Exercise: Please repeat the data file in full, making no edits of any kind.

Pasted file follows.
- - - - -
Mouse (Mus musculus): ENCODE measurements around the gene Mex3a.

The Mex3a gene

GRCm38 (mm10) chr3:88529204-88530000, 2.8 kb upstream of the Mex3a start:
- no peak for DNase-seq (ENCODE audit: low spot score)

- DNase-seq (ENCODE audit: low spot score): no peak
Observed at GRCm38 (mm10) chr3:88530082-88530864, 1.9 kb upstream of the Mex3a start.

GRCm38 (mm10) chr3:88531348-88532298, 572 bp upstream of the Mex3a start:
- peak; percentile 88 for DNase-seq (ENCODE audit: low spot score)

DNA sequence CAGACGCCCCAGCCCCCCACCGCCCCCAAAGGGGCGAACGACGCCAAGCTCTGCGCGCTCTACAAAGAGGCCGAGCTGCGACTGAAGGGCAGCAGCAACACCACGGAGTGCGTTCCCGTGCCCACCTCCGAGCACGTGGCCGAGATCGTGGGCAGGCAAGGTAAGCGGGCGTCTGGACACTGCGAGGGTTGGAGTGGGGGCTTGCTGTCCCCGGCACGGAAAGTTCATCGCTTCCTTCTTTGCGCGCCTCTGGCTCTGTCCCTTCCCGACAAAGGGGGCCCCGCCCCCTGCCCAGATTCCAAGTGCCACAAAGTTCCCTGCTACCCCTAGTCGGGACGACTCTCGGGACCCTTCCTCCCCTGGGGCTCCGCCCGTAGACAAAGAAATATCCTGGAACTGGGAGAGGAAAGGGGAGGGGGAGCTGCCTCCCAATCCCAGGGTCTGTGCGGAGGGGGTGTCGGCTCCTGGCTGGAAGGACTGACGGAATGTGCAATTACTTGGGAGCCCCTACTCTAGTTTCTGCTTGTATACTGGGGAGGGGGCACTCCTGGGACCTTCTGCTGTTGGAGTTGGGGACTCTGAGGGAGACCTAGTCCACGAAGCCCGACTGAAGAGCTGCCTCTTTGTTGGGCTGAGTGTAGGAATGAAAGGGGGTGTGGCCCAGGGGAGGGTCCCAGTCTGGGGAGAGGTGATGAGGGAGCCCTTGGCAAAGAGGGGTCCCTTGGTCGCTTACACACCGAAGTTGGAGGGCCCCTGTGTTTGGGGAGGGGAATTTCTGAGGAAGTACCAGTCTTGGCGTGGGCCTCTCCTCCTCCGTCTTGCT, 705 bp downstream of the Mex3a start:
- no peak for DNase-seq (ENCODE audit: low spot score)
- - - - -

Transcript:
Mouse (Mus musculus): ENCODE measurements around the gene Mex3a.

The Mex3a gene

GRCm38 (mm10) chr3:88529204-88530000, 2.8 kb upstream of the Mex3a start:
- no peak for DNase-seq (ENCODE audit: low spot score)

- DNase-seq (ENCODE audit: low spot score): no peak
Observed at GRCm38 (mm10) chr3:88530082-88530864, 1.9 kb upstream of the Mex3a start.

GRCm38 (mm10) chr3:88531348-88532298, 572 bp upstream of the Mex3a start:
- peak; percentile 88 for DNase-seq (ENCODE audit: low spot score)

DNA sequence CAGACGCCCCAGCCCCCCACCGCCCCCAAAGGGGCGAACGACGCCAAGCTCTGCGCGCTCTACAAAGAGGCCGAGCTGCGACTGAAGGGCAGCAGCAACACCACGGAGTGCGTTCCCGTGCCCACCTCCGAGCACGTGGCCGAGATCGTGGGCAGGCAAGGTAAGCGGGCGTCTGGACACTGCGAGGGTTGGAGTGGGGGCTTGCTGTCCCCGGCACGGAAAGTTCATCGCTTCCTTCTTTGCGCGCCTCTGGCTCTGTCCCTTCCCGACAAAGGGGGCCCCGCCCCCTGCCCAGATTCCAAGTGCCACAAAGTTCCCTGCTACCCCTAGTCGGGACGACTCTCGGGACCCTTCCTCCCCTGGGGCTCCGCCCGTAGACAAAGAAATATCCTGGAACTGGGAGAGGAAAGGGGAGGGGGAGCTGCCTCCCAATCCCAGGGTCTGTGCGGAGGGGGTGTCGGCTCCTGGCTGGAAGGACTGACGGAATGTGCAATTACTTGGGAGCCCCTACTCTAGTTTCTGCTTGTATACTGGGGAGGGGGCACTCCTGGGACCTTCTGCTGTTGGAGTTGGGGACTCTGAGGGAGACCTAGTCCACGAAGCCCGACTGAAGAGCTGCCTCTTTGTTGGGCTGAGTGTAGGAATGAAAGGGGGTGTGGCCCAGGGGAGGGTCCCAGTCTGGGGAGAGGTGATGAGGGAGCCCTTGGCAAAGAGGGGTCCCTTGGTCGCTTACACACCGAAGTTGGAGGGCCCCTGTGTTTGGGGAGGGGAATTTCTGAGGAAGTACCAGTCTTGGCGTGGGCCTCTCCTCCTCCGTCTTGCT, 705 bp downstream of the Mex3a start:
- no peak for DNase-seq (ENCODE audit: low spot score)